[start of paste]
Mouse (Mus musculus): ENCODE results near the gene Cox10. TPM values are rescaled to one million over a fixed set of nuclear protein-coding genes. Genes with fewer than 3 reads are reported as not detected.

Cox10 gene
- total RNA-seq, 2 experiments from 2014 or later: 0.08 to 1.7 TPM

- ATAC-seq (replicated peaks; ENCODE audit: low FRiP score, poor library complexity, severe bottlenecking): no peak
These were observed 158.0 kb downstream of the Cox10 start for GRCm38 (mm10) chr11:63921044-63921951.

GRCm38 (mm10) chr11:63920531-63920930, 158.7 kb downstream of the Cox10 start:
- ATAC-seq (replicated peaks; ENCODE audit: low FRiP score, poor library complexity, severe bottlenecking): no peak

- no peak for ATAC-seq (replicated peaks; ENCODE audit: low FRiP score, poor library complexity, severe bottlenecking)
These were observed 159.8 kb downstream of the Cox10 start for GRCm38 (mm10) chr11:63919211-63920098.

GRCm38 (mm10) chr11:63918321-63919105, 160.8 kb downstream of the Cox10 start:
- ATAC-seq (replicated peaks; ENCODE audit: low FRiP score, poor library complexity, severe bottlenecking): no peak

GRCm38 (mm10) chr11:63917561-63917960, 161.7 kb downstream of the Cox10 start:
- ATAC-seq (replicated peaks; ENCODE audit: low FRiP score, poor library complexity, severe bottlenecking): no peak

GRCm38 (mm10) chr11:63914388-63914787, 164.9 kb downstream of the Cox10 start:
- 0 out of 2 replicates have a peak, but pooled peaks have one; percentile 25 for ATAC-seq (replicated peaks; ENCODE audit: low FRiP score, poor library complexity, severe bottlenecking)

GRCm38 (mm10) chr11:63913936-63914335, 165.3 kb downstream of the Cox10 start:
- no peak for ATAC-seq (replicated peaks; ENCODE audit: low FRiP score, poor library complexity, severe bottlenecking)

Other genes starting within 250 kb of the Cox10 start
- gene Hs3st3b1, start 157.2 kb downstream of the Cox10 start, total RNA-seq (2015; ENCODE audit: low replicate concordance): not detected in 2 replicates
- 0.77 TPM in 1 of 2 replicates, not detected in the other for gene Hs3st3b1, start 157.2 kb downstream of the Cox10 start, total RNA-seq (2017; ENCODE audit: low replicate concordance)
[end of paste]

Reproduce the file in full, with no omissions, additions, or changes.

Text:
Mouse (Mus musculus): ENCODE results near the gene Cox10. TPM values are rescaled to one million over a fixed set of nuclear protein-coding genes. Genes with fewer than 3 reads are reported as not detected.

Cox10 gene
- total RNA-seq, 2 experiments from 2014 or later: 0.08 to 1.7 TPM

- ATAC-seq (replicated peaks; ENCODE audit: low FRiP score, poor library complexity, severe bottlenecking): no peak
These were observed 158.0 kb downstream of the Cox10 start for GRCm38 (mm10) chr11:63921044-63921951.

GRCm38 (mm10) chr11:63920531-63920930, 158.7 kb downstream of the Cox10 start:
- ATAC-seq (replicated peaks; ENCODE audit: low FRiP score, poor library complexity, severe bottlenecking): no peak

- no peak for ATAC-seq (replicated peaks; ENCODE audit: low FRiP score, poor library complexity, severe bottlenecking)
These were observed 159.8 kb downstream of the Cox10 start for GRCm38 (mm10) chr11:63919211-63920098.

GRCm38 (mm10) chr11:63918321-63919105, 160.8 kb downstream of the Cox10 start:
- ATAC-seq (replicated peaks; ENCODE audit: low FRiP score, poor library complexity, severe bottlenecking): no peak

GRCm38 (mm10) chr11:63917561-63917960, 161.7 kb downstream of the Cox10 start:
- ATAC-seq (replicated peaks; ENCODE audit: low FRiP score, poor library complexity, severe bottlenecking): no peak

GRCm38 (mm10) chr11:63914388-63914787, 164.9 kb downstream of the Cox10 start:
- 0 out of 2 replicates have a peak, but pooled peaks have one; percentile 25 for ATAC-seq (replicated peaks; ENCODE audit: low FRiP score, poor library complexity, severe bottlenecking)

GRCm38 (mm10) chr11:63913936-63914335, 165.3 kb downstream of the Cox10 start:
- no peak for ATAC-seq (replicated peaks; ENCODE audit: low FRiP score, poor library complexity, severe bottlenecking)

Other genes starting within 250 kb of the Cox10 start
- gene Hs3st3b1, start 157.2 kb downstream of the Cox10 start, total RNA-seq (2015; ENCODE audit: low replicate concordance): not detected in 2 replicates
- 0.77 TPM in 1 of 2 replicates, not detected in the other for gene Hs3st3b1, start 157.2 kb downstream of the Cox10 start, total RNA-seq (2017; ENCODE audit: low replicate concordance)